CARROLLTON, Illinois — When Dicky Fitzgerald, an accomplished and avid bass fisherman from Charenton, finally put down his fishing rod and reel in mid-October, deer got nervous approximately 900 miles away in Greene County, Illinois.

The 52-year-old Franklin native shot the heaviest deer of his hunting career, a 9-point, 242-pound buck, there in 2012. He got his second-largest buck last month, his fourth this season in Illinois, when he squeezed the trigger of his Remington 870 12-gauge shotgun and dropped a 10-point, 225-pound buck.

It was a postcard picturesque morning Nov. 19 during a two-week getaway to the land of rolling hills, agriculture fields of corn and beans with small woodlots. As he sat in a box blind, he took it all in that morning for the umpteenth time.

“I got to watch it (9-point buck) it a long way on a frost morning, a clear, crisp morning in the Midwest, so the whole setting and experience was awesome. I just like being here, you know that,” Fitzgerald said Wednesday night a few hours after another deer hunt in Illinois.

“On this particular farm I had seen four different deer we call ‘shooters’ while bowhunting. Opening morning of shotgun (deer hunting with rifles is banned in Illinois) one came close enough to shoot. He was looking for does, kind of chasing does before …

“I actually saw three other 10-points. They just weren’t as big as him. He came across a cut bean field from where I first saw him and across to me until he was about 40 yards away. He was walking straight toward me. I waited until he turned broadside, waited until I got a clean shot.”

Fitzgerald pulled the trigger.

“He only ran about 20 yards,” he said.

He was as proud of that one as the first deer he ever killed when he was 11. Illinois weather has been unseasonably warm, which makes deer hunting more of a challenge now, he said in explanation.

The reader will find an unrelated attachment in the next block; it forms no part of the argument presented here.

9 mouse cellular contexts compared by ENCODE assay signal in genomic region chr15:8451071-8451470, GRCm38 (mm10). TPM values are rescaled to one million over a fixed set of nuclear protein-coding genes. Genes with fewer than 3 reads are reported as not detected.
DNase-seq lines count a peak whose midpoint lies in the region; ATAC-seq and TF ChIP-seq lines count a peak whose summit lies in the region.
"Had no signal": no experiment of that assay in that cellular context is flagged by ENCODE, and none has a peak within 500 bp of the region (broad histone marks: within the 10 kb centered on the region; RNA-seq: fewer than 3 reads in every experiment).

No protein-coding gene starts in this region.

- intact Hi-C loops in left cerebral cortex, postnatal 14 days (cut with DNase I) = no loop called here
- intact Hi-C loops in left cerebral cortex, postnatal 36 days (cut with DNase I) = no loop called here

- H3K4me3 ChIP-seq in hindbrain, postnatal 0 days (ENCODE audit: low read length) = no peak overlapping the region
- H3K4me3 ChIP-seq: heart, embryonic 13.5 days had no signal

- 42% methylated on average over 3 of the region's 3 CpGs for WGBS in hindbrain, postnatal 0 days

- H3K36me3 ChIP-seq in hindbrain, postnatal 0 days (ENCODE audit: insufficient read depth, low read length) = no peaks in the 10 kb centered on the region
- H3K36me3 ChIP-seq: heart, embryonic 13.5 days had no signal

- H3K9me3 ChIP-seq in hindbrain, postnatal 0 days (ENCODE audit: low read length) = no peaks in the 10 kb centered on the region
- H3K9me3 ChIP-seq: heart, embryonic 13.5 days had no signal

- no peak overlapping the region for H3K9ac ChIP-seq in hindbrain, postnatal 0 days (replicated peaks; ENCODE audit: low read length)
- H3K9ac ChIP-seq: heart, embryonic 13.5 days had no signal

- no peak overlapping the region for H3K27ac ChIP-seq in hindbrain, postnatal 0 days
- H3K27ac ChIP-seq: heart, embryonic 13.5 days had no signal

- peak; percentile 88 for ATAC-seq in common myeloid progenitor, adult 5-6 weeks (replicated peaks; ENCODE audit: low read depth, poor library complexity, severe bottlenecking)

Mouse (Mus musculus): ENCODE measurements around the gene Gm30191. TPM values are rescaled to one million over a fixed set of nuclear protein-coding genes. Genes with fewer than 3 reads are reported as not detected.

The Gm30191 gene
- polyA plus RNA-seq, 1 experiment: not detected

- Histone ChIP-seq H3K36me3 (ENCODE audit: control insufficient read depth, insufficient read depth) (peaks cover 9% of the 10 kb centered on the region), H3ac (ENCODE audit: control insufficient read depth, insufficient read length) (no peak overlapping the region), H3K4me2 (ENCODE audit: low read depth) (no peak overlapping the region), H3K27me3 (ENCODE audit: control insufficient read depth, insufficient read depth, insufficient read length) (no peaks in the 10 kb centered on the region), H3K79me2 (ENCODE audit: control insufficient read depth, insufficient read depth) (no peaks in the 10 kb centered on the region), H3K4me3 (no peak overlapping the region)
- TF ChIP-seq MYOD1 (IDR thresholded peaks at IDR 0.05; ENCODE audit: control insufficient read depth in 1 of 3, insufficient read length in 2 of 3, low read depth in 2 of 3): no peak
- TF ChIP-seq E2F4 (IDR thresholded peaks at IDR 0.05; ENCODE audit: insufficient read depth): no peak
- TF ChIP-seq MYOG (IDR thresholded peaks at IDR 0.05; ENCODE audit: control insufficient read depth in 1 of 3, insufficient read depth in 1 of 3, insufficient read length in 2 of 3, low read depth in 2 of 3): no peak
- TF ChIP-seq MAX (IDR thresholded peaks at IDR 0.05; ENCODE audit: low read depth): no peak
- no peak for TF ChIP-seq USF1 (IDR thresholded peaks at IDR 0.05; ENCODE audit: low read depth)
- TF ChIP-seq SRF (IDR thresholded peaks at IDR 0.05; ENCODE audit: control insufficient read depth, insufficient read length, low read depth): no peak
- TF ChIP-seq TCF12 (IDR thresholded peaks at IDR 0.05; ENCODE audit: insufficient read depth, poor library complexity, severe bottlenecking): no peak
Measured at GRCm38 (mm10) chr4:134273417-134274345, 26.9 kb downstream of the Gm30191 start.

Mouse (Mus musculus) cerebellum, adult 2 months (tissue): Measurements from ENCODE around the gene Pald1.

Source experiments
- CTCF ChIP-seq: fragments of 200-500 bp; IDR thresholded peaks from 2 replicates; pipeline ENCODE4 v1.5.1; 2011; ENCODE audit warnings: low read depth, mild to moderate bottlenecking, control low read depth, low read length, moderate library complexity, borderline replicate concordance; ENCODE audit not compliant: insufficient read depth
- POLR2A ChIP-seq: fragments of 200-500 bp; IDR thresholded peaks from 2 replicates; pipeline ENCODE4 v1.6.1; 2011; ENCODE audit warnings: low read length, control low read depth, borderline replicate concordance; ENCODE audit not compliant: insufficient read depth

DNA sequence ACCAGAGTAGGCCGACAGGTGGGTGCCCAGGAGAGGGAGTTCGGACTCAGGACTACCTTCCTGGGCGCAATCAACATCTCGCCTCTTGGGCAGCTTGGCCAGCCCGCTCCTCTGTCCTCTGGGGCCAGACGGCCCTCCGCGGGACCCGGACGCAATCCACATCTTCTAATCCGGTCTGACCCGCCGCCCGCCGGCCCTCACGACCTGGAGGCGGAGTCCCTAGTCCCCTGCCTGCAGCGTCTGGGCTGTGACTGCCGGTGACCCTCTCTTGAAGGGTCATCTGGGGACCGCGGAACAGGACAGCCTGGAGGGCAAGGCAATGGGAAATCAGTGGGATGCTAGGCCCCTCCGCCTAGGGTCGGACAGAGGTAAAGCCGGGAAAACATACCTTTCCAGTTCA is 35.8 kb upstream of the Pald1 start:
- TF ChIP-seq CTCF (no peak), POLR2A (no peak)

“It’s a lot tougher than previous years,” Fitzgerald said.

The 52-year-old Franklin native loves to hunt deer in the Midwest, specifically around Carrollton, Illinois, 63 miles north of St. Louis. Fitzgerald enjoys it so much he started regular deer hunting trips there in 2009. He and three friends began leasing property at one farm and eventually adding four more farm properties to their fields of dreams for a total of approximately 600 acres.

Fitzgerald, who owns a State Farm Agency in Morgan City, occasionally hunts deer in Louisiana. He killed one of his five deer this season, a doe, while bowhunting on his son-in-law’s property near Marksville.

On Wednesday in Illinois, he hunted for three hours in the afternoon from a hanging tree stand with safety lines firmly attached. “Absolutely,” he said.

“I saw about seven does and yearlings” on a different farm than the farmland he shot the 10-point buck less than a month ago, he said. He didn’t shoot.

It was 73 degrees but inclement weather was moving in overnight, he said, and the temperature was going to drop significantly.

“It’s going to be a whole different day tomorrow,” he said.

That was fine with him. He planned to be out there hunting deer on one of the farms again, noting this latest trip was for a week.

Fitzgerald’s deer hunting days began at age 6 with his father, Richard Fitzgerald of Franklin. He bagged his first deer five years later when they were hunting at Bayou Current just south of Simmesport.

He has no idea how many deer he has killed since that memorable day. Ten of his better kills are mounted in his home, as pointed out by his wife, Lisa Luke Fitzgerald, in a Facebook comment Nov. 19.

Another poster asked, “Dicky do you have wall space left lol?” His wife answered, “In his office, not at home” and added two laughing emojis.

Sure enough, Fitzgerald said, the 10-pointer’s taxidermy mount is destined for a spot on the wall of his insurance agency, which already features three of his special deer.

He credits any success he has deer hunting to “lots and lots of time in a tree trying to pattern deer. I hunt hard and a lot.”

Sounds a lot like the recipe for his continued success as a bass tournament angler. He successfully defended his Angler of the Year title in the Franklin-based Louisiana Bass Anglers season that ended Oct. 3. He also won the bass club’s Classic on Oct. 17.

He doesn’t totally forget about deer hunting when it’s prime time to catch bass, typically late February through October. He and his friends work hard to get the deer leases ready for winter.

“It’s definitely not as easy as TV makes it look. We come up in the summer and set up food plots and set up stands,” he said.

The fruits of their preseason labor are paying dividends.

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